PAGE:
8. Ballad of a Politician
Short but sinister, this minor-key ballad makes its point with the most ominous melody imaginable and then steps aside, only asking for about two minutes of our time as Regina points out that hey, politicians are a lot like prostitutes, aren’t they? Alright, so that might be a “No sh*t, Sherlock”-type observation for some of you, almost to the point where it’s like shooting fish in a barrel. But the creepy atmosphere is what elevates the song beyond the obvious, turning the usual balance of power as the citizen demands that her would-be leader do a demeaning dance to prove his worth: “Shake it, shake it, baby/Shake your @$$ out in that street/You’re gonna make us scream someday/You’re gonna make it big.” She knows – and perhaps delights in – the notion that for all of his glad-handing and baby-kissing and pledge-making, the system’s going to chew him up and spit him out just like an aging exotic dancer. For some reason, I find it perversely amusing.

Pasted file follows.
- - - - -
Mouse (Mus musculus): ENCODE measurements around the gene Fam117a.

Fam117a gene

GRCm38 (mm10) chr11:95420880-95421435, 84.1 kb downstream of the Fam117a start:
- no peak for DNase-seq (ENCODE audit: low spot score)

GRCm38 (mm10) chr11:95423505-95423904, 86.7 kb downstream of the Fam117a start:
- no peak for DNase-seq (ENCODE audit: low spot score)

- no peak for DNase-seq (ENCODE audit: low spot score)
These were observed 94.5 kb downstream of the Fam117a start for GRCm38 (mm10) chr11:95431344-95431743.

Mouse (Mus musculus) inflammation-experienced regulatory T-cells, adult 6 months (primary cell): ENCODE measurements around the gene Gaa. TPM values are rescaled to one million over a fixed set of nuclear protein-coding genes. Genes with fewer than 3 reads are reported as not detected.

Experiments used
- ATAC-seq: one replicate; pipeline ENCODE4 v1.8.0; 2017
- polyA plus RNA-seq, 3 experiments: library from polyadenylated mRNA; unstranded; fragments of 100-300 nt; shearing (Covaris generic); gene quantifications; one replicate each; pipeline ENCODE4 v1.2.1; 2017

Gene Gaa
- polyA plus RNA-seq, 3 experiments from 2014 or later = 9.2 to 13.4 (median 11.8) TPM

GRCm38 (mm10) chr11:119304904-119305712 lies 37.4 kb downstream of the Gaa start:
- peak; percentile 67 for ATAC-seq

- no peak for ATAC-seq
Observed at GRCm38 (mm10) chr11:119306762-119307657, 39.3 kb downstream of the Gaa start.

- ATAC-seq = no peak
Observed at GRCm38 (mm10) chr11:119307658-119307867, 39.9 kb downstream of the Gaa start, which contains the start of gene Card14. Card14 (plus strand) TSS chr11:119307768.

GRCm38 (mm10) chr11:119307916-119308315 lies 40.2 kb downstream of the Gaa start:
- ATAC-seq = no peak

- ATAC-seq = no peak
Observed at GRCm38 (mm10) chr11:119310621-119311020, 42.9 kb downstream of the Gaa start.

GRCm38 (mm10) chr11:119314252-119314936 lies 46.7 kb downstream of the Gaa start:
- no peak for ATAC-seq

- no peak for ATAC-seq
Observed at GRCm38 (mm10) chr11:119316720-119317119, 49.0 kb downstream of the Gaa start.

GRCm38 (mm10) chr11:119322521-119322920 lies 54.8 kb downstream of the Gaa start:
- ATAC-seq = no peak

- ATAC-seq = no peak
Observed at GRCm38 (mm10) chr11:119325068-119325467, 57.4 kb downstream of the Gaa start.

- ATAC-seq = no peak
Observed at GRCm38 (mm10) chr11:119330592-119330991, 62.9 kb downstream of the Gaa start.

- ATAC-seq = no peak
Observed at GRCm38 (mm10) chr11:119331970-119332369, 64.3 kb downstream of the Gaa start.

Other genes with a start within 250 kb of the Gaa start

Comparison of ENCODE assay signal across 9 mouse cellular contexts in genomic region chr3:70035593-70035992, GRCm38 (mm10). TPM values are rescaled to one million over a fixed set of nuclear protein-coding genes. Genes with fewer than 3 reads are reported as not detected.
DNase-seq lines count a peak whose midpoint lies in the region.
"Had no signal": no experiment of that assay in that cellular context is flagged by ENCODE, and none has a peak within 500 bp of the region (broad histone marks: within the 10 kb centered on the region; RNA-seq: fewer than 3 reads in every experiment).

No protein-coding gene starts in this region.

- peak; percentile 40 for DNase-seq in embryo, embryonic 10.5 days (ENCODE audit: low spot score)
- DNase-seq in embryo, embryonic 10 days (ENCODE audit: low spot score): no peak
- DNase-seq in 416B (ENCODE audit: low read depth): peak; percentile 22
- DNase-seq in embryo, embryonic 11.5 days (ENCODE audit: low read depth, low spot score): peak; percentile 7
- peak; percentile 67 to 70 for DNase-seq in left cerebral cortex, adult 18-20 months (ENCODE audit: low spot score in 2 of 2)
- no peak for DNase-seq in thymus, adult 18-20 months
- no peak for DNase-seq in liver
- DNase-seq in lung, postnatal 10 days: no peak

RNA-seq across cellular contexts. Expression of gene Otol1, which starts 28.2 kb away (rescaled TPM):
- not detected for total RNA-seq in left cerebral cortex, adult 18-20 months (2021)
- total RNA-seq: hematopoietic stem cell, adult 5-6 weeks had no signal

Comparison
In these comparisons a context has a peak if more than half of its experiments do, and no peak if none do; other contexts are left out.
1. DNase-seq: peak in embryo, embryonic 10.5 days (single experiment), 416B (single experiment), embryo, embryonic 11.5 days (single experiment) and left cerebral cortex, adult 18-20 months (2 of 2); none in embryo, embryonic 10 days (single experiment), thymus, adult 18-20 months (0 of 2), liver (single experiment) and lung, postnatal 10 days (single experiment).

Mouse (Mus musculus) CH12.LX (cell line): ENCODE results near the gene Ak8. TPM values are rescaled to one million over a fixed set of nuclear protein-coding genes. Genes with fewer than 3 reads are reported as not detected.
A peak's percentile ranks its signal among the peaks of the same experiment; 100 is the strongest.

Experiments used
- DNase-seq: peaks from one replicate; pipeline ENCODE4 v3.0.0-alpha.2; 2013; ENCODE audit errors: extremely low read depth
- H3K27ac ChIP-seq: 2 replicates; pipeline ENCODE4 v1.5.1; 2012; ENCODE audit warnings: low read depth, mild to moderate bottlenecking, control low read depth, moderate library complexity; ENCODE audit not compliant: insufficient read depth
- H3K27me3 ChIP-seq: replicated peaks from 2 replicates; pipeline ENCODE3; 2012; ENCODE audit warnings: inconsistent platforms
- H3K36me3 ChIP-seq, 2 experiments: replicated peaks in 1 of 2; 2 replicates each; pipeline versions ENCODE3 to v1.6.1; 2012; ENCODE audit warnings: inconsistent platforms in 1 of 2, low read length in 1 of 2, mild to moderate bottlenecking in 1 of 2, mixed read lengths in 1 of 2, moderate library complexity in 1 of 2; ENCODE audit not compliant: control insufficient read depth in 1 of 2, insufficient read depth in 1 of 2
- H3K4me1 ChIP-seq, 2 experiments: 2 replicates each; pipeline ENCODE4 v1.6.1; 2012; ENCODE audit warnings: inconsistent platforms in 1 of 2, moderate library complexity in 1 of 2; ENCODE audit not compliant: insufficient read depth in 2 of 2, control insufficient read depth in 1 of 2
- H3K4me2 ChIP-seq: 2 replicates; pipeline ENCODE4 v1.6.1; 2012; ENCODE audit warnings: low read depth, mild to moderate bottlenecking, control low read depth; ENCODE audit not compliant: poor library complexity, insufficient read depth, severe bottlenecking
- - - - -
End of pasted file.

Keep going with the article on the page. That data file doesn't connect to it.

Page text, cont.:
These sorts of sparse, abstract songs can be very hit or miss for me. So it’s to Regina’s credit that, despite having the sort of melody and structure that could easily wander off into wisps of fragmented thought like some of Bjork’s more tedious ballads, she instead commands my attention with nothing more than her voice and her lone instrument. The dynamics in this one are genius – the grand, sweeping fanfare of a melody that subs in for a conventional chorus, the tentative notes that sprinkle throughout the verses like drops of rain afraid to drip from the leaves of trees to the cold, muddy ground, and most of all, Regina’s ability to go from meekly observant to full-throated and proud within the same sentence. I’d be belaboring the point, not to mention making a terrible pun, if I described this one as “open-ended”, but I guess I just did, so there you have it. Other fans’ responses to this have ranged from being delighted and encouraged by it, to feeling turned off or even frightened by it. It seems harmless enough at first, as Regina declares herself to be “Potentially lovely, perpetually human, suspended and open”, but what you won’t see coming after two quiet verses of this as the desperate and downright ugly gasps for air that she inserts between nearly every word of the third verse. It completely changes the character of the song, and potentially your reaction, which at first was probably “Oh, that’s kinda pretty in a sad way” to “Oh dear God, what is that sound?” It’s like she’s unhinged her jaw and she’s gulping down all of the breathable air left in the vicinity and you’re terrified because you might either suffocate or get sucked into the resulting vacuum. And yet, instead of finding this horrific, for some reason I’m compelled by it, as if the song is like her own personal way of saying “Carpe diem”. As it ends, on small piano chords as tense and unresolved as the ones it began with, I’m left thinking that this would have been one hell of a grand finale for the album.